Glenn Reynolds quotes Stacy McCain this morning:

There has been a remarkable failure of journalism in the Pittsburgh synagogue shooting. The gunman, 46-year-old Robert Bowers, remains a cipher. Except for the fact that he posted anti-Semitic rants on the Internet, worked as a truck driver and lived alone in an apartment, we know nothing about Bowers. Who are his parents? Does he have any siblings? Girlfriends? Did he have any hobbies other than hating Jews?

We know none of the answers to such questions. The guy’s a complete mystery. If there are any reporters trying to fill in the background on this guy, so far they have produced nothing, and so the question of why and how this guy turned into a mass murderer cannot be answered.
This bothers me, for some reason. Think about any previous mass murder or terrorist attack — the Boston Marathon bombings, the Parkland massacre, etc. — and remember how within 72 hours we had a vast pile of biographical background on the killers. Obviously, we want to know this information, since it helps us understand the motives. What created the monster? What are the warning signs? Who is vulnerable to online appeals to hate? But in this case, we’ve got nothing.

Three reporters for the Pittsburgh Post-Gazette worked on a profile of Bowers, who dropped out of Baldwin High School sometime after his junior year. His photo appears in the school’s 1989 yearbook, however: “He is not listed as taking part in any clubs or activities, and classmates reached by the newspaper said they had no recollection of him.”

A total blank — a neo-Nazi NPC, you might say. The blankness of Robert Bowers should disturb us.

Evidently, any random loner — the quiet, nondescript high-school dropout with no friends or family — could log onto the Internet, find some kind of hate that appeals to him, and become a mass murderer. And in all the world of journalism, nobody except some reporters for the local newspaper will expend any effort to figure out what went wrong in this guy’s life. Why? Because they can explain it all with one word: Trump.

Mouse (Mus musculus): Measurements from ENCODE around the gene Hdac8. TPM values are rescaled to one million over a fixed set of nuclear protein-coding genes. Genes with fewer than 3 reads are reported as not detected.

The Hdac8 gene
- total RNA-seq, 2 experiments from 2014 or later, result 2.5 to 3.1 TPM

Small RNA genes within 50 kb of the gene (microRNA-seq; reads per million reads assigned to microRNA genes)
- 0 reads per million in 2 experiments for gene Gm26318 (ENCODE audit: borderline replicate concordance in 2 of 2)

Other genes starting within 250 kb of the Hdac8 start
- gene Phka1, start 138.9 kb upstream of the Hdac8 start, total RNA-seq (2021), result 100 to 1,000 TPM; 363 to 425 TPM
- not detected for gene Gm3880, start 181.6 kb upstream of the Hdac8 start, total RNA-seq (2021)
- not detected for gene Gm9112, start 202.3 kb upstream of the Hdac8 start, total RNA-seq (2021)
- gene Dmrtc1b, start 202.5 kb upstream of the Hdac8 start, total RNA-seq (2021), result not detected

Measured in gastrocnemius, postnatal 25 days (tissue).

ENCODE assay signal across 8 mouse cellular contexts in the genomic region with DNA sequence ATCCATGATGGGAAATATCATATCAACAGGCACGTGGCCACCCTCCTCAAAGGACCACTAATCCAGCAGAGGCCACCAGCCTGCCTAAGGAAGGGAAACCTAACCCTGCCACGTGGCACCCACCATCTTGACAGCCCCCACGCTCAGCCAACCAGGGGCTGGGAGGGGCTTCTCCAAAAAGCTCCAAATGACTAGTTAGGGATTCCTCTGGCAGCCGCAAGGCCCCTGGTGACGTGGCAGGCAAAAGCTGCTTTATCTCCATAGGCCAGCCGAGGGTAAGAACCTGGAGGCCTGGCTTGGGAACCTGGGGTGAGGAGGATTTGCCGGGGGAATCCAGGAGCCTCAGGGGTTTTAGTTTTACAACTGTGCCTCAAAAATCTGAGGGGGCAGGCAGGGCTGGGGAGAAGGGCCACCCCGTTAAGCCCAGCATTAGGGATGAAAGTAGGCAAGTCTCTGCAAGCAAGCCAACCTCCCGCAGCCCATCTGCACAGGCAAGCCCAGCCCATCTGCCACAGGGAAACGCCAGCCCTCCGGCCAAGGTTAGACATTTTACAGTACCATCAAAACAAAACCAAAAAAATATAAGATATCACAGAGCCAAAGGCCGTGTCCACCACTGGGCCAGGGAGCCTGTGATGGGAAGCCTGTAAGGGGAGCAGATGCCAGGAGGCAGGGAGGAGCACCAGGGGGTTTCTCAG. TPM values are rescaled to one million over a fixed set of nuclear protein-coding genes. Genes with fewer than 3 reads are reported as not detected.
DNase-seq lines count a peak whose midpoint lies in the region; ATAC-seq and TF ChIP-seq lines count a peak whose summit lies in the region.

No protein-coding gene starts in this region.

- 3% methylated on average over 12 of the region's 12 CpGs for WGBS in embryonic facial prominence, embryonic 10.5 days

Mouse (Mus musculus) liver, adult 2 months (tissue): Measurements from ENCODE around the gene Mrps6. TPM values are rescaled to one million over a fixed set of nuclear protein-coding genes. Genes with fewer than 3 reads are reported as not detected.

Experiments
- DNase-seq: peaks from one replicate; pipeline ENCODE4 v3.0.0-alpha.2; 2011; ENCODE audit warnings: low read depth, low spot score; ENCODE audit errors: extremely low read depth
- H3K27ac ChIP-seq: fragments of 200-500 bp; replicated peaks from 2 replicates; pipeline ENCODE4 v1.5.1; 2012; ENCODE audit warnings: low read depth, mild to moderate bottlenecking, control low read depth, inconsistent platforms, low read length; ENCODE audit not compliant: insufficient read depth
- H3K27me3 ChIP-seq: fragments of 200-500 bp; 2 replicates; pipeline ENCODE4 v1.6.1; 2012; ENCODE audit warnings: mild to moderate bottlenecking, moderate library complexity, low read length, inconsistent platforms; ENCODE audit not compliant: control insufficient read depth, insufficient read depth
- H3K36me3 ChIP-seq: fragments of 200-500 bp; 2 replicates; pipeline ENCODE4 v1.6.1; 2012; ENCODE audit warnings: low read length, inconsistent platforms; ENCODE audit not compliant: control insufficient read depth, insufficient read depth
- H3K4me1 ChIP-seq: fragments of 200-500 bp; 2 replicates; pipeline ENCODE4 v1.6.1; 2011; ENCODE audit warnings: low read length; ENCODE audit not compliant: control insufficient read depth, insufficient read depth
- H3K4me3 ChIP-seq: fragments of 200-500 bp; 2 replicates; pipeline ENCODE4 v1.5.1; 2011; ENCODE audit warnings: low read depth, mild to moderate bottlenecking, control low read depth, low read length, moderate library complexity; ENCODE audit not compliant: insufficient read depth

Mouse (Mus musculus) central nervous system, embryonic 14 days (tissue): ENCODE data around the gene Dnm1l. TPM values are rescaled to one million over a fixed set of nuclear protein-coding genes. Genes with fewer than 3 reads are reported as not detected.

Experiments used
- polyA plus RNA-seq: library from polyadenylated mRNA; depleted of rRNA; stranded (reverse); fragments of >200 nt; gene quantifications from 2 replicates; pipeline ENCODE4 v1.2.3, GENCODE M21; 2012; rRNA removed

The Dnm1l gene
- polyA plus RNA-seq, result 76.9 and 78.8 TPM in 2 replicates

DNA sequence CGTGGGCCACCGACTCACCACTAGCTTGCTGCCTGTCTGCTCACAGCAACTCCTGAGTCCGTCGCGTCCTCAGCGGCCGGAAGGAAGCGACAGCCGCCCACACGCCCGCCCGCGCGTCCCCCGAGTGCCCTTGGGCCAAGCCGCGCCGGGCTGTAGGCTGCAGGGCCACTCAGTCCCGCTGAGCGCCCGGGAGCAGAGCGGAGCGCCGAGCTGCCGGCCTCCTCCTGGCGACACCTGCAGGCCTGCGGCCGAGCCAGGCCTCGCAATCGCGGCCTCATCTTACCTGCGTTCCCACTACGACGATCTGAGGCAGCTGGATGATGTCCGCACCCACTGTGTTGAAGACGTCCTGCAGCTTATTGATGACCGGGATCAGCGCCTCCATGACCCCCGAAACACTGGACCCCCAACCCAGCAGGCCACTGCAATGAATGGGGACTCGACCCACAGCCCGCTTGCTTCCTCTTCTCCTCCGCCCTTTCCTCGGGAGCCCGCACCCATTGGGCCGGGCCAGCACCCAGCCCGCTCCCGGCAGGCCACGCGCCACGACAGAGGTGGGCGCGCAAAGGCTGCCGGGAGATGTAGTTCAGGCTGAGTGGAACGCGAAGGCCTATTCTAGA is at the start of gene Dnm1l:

That’s the answer, you see.

Reynolds agrees, saying:

If they’re not telling us anything, it’s because they’re afraid anything they told us would hurt the narrative.

More correctly, it’s probably because they know whatever they told us would hurt the narrative. And that’s really what this is all about.

To show this, we move to the National Review, where we find Karol Markowicz:

After every horrible mass shooting, when we should be mourning together, looking for solutions to stop future attacks, consoling the families of the victims, there’s an immediate rush to make sure conservatives know they do not belong to that wider American community feeling the pain. Worse, there’s a constant allusion to the fact that those on the right are responsible for the slaughter. Republicans spend the time following these attacks not in mourning like they should be but beating back the sickening idea that they inspired the shooter.